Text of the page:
Apply a thin layer of new oil to the new motorcycle oil filter’s rubber gasket. Install the new oil filter by hand, ensuring it is tightened according to the manufacturer's specifications. Avoid overtightening, as this can damage the filter or cause leaks.
If your drain bolt has a crush washer, remove the old washer and replace it with a new one. This helps ensure a proper seal when reinstalling the drain bolt.
Carefully reinstall the drain bolt and tighten it securely, but do not overtighten it. Use a torque wrench, following the manufacturer's recommended torque specifications.
Remove the oil fill plug and use a funnel to add fresh oil to the engine through the oil fill port. Be careful to fill the right amount, which can lead to performance issues.
Using a clean rag or paper towel, wipe away any residual oil that may have spilled or accumulated on the engine or other surfaces during the oil change process.
Double-check that the replacement oil filter and drain bolt are tightened securely. Inspect for any signs of oil leakage around the drain bolt and oil filter.
Once you're confident everything is in place, start the engine and let it idle for a few minutes to circulate the fresh oil throughout the engine.
Check the oil level using the dipstick or sight glass and add more oil if needed.
To check the motorcycle engine oil, ensure the bike is on level ground, and the engine is cool.
Depending on your motorcycle model, locate the dipstick or sight glass on the engine. Remove the dipstick or check the oil level through the sight glass.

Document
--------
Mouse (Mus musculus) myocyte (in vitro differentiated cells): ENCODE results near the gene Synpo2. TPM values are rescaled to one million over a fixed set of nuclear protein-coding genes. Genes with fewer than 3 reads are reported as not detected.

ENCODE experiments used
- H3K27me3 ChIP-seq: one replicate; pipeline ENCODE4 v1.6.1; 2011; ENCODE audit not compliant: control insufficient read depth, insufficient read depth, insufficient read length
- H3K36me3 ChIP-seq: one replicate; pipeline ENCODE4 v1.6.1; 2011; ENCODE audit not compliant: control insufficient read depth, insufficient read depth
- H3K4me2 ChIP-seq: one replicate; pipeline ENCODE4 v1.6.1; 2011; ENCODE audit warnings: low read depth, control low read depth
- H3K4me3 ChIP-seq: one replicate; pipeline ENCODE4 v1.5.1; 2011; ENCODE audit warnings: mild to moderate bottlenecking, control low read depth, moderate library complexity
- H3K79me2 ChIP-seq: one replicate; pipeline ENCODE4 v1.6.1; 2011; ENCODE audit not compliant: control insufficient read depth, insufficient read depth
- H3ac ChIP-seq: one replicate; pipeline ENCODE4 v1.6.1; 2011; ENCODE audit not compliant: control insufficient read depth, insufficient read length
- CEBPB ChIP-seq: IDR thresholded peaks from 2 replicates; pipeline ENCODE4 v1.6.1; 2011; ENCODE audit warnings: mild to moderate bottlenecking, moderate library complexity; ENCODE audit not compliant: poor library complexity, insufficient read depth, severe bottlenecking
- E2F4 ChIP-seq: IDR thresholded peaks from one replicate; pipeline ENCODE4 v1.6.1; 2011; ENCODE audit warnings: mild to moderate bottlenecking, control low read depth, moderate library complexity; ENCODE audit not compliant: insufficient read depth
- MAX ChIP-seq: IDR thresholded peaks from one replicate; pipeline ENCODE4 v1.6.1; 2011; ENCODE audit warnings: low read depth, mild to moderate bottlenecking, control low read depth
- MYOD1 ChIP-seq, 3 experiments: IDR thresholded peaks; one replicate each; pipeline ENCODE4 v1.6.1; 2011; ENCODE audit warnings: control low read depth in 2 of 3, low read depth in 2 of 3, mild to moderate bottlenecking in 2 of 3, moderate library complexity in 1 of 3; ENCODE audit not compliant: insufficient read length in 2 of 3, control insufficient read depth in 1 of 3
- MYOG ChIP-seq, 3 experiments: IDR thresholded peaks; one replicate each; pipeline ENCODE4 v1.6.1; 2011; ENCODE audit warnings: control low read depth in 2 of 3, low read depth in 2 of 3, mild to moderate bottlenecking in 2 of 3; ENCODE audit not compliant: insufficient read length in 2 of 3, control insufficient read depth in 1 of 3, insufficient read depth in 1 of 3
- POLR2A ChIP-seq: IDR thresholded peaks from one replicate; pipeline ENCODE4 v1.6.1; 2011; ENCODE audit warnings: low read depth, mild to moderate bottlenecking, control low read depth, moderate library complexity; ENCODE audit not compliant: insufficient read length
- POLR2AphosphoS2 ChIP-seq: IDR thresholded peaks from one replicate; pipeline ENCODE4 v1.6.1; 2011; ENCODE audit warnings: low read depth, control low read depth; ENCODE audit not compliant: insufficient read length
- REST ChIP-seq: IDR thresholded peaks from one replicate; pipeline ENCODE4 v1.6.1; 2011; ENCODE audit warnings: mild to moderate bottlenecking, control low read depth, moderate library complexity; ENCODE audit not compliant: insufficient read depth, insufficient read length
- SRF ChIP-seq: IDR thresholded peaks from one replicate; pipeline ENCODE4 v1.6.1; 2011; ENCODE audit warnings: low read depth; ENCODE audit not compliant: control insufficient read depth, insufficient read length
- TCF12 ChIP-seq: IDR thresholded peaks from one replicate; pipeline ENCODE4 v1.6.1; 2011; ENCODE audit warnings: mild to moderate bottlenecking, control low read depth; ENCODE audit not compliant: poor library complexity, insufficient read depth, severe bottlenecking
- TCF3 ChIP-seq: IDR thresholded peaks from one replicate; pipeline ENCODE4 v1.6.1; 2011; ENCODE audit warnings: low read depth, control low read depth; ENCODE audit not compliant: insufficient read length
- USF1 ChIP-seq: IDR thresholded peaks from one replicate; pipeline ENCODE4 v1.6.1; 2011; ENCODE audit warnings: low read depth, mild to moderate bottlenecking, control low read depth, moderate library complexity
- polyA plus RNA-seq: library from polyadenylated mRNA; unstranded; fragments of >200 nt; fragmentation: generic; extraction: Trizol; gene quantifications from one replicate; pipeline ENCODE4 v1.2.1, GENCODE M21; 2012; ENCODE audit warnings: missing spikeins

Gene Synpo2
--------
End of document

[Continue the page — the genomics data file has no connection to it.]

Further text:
Wipe the dipstick clean, reinsert it, and then remove it to check the oil level.
The oil level should be between the minimum and maximum marks on the dipstick or within the designated range in the sight glass.
The frequency of oil changes varies depending on the motorcycle's make, model, and manufacturer's recommendations.
Generally, oil changes are recommended every 3,000 to 6,000 miles or every six months, whichever comes first. However, it's best to consult your motorcycle's owner's manual for the manufacturer's specific recommendations for your bike.
Used oil should never be disposed of in regular household waste or poured down drains. It is harmful to the environment.
Instead, take the used oil to a recycling center or an automotive shop that accepts used oil. Many local recycling centers or auto parts stores have collection points for used oil that can be properly recycled.
Synthetic oil generally offers better performance, improved lubrication, and higher resistance to heat, making it suitable for high-performance or demanding applications.
Mineral oil is less expensive and can be suitable for normal riding conditions.
It's recommended to refer to your motorcycle's owner's manual for the manufacturer's recommended oil type.
To top off the motorcycle engine oil, locate the oil fill port, typically on top of the engine. Remove the oil cap, and slowly add small amounts of oil using a funnel.
Check the oil level using the dipstick or sight glass to ensure it reaches the recommended range.
Skipping oil changes can lead to a variety of problems. Over time, the oil becomes dirty and loses its lubricating properties, resulting in more friction and wear on engine parts.
This can result in reduced engine performance, decreased fuel efficiency, overheating, and potentially severe engine damage.
Changing the oil in your motorcycle is a critical maintenance task that helps ensure optimal engine performance, longevity, and overall reliability.
Following the proper steps and guidelines for changing motorcycle oil, you can maintain a healthy engine and enjoy a smoother and more enjoyable riding experience.